Ms. Tilly said she had read widely as a child, and still does, but never considered writing until about four years ago, when she was acting in a television movie about child abuse. She began to write interconnected short stories with abused young children as the chief protagonists. Her children, who range in age from 3 to 9, helped her with the dialogue. "I'd ask them, 'Is this how you would say something?' They were a huge help."

A classmate of one of her children provided an indelible image. "There was this young boy whose family didn't have anything -- they were a very poor family. But he always seemed so full of energy, full of life," Ms. Tilly said.

"But one day I went to pick up my daughter and the boy had a split lip and a black eye, like he had been beaten. And his older sister was comforting him, cheering him up. That stayed with me a long time, and I used that image in my book."

"Singing Songs" is narrated by Anna, who begins the book as a 4 1/2 -year-old and concludes it as a world-wise junior high school student. Along the way, she is sexually abused by her stepfather and a stepbrother. Other siblings are abused as well.

"Those scenes were very, very hard to write," Ms. Tilly conceded, her tone becoming more somber. "My acting training helped me there because I could be dispassionate about writing the scenes. But when I was done writing them, I would be shaking with anger."

After completing the manuscript, Ms. Tilly sent it to two publishers under an assumed name in order to get an honest assessment. She received two rejections, but the letters were encouraging. "That convinced me that it was good enough to be published," she said. So she instructed her agent to send it out again, this time under her real name.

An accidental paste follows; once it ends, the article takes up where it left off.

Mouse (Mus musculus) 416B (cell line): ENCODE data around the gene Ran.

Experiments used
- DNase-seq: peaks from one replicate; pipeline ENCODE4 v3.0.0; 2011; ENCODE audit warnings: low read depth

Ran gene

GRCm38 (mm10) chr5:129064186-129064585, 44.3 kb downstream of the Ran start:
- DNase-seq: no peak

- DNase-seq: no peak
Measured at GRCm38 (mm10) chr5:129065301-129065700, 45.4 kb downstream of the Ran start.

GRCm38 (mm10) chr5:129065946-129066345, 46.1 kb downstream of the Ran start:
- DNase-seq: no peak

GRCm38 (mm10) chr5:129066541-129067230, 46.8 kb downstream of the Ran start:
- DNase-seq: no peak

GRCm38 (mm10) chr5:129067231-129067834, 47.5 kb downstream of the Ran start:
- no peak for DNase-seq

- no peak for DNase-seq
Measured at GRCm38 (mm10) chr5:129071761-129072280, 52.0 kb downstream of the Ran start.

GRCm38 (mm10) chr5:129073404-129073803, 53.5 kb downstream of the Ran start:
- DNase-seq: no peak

At Dutton, editor Carole DeSanti liked the manuscript right away. "I liked the cinematic quality of it -- the vignettes were so vivid and unpretentious," Ms. DeSanti said. "Her writing was completely refreshing, free of many of the conventions of writing. But she has a profound literary sensibility.

"Meg is an enormously intuitive and talented writer. She was always very clear that she wanted this to be a literary enterprise and that she wanted to be treated as an author and not as a movie star."

Although Ms. Tilly maintains she did not envision "Singing Songs" as a potential movie, it could be coming to a theater near you. United Artists has picked up the film option, and she just completed the screenplay.

She doesn't have another writing project under way, but there's no question that she doesn't think of "Singing Songs" as a one-shot deal.

"I love acting -- it's really fun," Ms. Tilly said. "But I like having a voice. As a woman, you don't have many voices in movies. In a book, you're everything -- the director, the writer, the sound and lighting people. If I had to choose [between acting and writing], it would be the writing."